Picks and Pans Review: The Odyssey
An abandoned wife getting hit on by half the men on the island. A sorceress who turns men into pigs. Monsters, swordplay and gods. Princeton University professor Fagles's fresh translation of Homer's classic is enough to make you tune out Smashing Pumpkins and turn off Melrose Place. The peerless epic about the travels of Odysseus remains as mesmerizing as when it was first chanted on Greek hillsides almost 2,700 years ago.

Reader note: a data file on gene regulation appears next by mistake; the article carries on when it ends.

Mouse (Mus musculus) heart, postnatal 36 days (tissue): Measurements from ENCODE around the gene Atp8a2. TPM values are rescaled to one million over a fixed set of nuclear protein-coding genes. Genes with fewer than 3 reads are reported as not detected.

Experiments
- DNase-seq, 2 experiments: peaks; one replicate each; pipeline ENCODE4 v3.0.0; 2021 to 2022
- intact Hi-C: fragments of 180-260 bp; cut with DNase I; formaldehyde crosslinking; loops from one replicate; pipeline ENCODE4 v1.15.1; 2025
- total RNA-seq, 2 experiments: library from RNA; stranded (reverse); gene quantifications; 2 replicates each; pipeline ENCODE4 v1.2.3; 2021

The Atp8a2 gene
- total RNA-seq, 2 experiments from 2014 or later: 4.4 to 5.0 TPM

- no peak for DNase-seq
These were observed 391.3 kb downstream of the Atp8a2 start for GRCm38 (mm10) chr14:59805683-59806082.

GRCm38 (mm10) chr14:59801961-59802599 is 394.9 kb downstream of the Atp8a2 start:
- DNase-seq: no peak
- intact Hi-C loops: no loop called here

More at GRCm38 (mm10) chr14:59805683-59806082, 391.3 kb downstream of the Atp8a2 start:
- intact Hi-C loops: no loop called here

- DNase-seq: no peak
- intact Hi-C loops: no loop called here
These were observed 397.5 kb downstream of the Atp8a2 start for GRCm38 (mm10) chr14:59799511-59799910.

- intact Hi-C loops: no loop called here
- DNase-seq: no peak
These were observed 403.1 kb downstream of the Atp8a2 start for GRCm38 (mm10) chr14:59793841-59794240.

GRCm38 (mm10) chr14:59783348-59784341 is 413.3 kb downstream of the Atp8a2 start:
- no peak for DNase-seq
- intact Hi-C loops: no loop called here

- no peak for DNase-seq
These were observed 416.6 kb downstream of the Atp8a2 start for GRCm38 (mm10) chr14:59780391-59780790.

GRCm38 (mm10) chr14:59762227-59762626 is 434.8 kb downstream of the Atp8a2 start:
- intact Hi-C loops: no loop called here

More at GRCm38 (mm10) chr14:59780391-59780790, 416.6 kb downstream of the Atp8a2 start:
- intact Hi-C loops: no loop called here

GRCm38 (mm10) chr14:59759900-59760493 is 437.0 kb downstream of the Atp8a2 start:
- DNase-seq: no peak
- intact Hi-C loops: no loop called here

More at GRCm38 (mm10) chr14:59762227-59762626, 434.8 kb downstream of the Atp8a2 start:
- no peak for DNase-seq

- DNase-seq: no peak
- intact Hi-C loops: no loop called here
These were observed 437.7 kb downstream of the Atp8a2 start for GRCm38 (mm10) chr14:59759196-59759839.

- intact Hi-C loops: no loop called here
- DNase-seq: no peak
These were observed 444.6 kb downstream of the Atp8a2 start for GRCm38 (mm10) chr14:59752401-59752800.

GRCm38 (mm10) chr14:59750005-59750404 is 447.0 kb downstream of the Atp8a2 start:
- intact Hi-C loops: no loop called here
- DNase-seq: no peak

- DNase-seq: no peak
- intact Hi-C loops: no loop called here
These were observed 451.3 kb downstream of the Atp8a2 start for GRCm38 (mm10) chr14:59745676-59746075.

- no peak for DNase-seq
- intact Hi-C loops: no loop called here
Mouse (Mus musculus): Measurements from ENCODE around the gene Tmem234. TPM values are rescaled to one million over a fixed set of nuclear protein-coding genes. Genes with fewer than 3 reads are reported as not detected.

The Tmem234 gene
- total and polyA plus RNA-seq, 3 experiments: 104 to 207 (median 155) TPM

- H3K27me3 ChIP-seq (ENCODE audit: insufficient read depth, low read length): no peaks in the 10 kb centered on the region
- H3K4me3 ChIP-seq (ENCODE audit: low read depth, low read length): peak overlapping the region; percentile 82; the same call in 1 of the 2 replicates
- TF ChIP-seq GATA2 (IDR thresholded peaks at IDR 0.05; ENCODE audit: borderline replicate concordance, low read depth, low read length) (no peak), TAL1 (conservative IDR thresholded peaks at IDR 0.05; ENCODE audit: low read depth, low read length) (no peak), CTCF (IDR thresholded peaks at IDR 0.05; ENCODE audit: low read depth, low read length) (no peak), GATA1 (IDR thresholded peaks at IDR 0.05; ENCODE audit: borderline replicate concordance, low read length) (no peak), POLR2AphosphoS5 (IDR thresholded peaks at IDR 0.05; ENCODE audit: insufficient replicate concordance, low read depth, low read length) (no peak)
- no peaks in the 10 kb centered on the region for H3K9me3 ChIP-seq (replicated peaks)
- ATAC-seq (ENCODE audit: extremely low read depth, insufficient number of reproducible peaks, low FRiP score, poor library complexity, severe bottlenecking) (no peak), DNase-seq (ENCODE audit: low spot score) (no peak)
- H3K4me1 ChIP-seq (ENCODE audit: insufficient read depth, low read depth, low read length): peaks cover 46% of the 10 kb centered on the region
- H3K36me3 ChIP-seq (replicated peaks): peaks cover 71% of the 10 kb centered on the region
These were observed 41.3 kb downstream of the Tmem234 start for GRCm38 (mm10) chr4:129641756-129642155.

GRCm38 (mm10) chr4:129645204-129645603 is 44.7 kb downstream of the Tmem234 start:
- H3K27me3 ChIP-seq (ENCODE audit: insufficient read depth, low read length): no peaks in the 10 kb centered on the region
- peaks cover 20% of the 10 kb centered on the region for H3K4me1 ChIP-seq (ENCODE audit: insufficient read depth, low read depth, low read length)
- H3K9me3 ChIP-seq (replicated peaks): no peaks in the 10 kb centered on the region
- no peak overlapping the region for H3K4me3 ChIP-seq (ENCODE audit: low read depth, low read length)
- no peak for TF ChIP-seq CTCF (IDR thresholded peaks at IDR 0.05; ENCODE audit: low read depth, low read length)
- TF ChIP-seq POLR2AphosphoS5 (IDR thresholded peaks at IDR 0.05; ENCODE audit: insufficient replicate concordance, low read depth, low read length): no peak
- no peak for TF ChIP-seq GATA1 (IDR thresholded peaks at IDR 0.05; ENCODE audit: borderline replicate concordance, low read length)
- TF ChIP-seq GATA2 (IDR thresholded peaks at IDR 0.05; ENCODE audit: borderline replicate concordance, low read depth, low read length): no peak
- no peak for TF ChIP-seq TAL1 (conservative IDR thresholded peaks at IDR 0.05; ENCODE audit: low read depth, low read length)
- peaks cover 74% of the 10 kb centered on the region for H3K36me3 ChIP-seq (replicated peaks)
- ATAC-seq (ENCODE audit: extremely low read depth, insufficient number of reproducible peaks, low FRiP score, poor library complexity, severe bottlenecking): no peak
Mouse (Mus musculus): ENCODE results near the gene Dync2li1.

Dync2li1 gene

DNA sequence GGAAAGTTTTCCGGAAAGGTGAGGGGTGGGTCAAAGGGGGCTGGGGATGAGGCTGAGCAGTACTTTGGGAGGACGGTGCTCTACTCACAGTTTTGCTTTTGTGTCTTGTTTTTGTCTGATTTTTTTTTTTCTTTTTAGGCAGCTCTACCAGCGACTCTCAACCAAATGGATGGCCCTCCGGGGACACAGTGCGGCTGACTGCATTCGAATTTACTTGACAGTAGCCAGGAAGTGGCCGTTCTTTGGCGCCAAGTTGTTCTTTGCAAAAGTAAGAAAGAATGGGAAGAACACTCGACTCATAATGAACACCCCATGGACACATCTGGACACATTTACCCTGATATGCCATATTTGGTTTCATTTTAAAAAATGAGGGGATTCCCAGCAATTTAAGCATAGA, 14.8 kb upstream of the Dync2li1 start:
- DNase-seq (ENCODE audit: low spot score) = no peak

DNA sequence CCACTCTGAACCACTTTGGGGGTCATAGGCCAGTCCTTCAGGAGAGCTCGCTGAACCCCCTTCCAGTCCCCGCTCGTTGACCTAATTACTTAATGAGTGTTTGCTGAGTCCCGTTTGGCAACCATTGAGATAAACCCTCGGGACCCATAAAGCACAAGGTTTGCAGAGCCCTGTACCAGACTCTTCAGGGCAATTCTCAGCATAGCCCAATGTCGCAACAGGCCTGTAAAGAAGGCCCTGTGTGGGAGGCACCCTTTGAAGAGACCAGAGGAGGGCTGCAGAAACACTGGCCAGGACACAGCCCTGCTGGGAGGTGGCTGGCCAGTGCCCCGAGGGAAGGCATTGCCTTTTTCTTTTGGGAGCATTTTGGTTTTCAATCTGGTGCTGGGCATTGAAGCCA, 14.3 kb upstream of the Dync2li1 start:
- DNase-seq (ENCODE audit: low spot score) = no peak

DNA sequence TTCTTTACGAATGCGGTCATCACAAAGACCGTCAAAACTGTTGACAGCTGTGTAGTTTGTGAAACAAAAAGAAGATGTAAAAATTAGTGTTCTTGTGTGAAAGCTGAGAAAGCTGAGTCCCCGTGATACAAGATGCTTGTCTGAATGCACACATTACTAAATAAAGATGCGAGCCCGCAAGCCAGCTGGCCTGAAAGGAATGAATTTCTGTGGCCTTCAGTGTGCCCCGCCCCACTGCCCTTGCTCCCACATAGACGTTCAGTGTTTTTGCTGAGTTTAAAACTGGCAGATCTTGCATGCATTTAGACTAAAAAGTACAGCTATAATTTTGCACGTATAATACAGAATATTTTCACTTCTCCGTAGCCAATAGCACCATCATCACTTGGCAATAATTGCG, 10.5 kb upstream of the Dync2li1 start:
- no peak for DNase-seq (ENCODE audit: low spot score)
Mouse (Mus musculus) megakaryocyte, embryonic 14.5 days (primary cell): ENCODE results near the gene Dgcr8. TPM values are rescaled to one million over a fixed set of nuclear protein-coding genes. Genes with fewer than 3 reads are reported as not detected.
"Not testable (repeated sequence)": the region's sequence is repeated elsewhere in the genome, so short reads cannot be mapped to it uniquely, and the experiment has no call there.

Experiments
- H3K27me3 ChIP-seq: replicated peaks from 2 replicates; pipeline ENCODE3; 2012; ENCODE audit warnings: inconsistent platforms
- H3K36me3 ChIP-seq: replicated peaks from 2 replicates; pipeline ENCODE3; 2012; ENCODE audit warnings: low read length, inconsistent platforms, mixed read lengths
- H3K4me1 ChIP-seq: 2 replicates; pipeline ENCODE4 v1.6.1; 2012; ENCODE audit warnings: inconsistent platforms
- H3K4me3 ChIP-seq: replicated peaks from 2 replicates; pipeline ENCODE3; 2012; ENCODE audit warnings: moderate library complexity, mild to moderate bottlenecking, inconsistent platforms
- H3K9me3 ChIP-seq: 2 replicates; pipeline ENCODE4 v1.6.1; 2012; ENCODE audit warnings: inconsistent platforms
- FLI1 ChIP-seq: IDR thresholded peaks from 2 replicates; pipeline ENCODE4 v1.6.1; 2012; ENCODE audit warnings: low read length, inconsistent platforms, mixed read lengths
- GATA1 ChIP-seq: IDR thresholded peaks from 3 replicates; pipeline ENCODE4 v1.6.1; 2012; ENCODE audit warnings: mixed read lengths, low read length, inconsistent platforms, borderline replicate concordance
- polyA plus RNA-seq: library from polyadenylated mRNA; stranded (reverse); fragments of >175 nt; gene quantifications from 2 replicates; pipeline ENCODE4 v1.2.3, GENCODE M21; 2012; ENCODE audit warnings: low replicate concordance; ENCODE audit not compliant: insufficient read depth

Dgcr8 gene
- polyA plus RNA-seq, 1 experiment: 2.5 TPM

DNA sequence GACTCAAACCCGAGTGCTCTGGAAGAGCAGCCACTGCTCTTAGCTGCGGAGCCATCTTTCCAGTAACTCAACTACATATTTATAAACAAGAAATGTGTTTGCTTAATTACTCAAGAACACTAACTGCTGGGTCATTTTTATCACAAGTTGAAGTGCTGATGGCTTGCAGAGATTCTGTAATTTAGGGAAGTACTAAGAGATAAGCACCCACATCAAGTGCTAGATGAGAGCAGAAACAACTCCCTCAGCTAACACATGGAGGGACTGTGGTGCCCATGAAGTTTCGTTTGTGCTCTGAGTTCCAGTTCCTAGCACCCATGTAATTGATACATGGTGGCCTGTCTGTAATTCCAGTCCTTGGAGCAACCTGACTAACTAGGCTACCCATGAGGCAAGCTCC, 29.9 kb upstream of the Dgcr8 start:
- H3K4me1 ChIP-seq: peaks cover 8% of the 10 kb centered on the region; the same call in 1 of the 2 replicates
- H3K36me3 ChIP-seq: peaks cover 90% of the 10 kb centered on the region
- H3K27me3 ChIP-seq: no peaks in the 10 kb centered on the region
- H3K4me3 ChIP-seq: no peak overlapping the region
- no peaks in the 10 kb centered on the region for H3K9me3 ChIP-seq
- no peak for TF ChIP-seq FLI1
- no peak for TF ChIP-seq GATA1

This new version is a welcome addition to the shelf of Homer in English. Rather than trying to reproduce the poet's Greek prosody or render the text in strictly rhymed and metered English verse, as have earlier translators, Fagles has used a breezy, prosy narration. (He employed the same style in his 1990 translation of The Iliad.) At first the lack of formality may give a reader the impression he has picked up Homer's Greatest Hits. But once the seminal hero of Western literature sets forth on "the wine-dark sea," nothing can mar the majesty of one of our longest-lived sagas. (Viking, $35)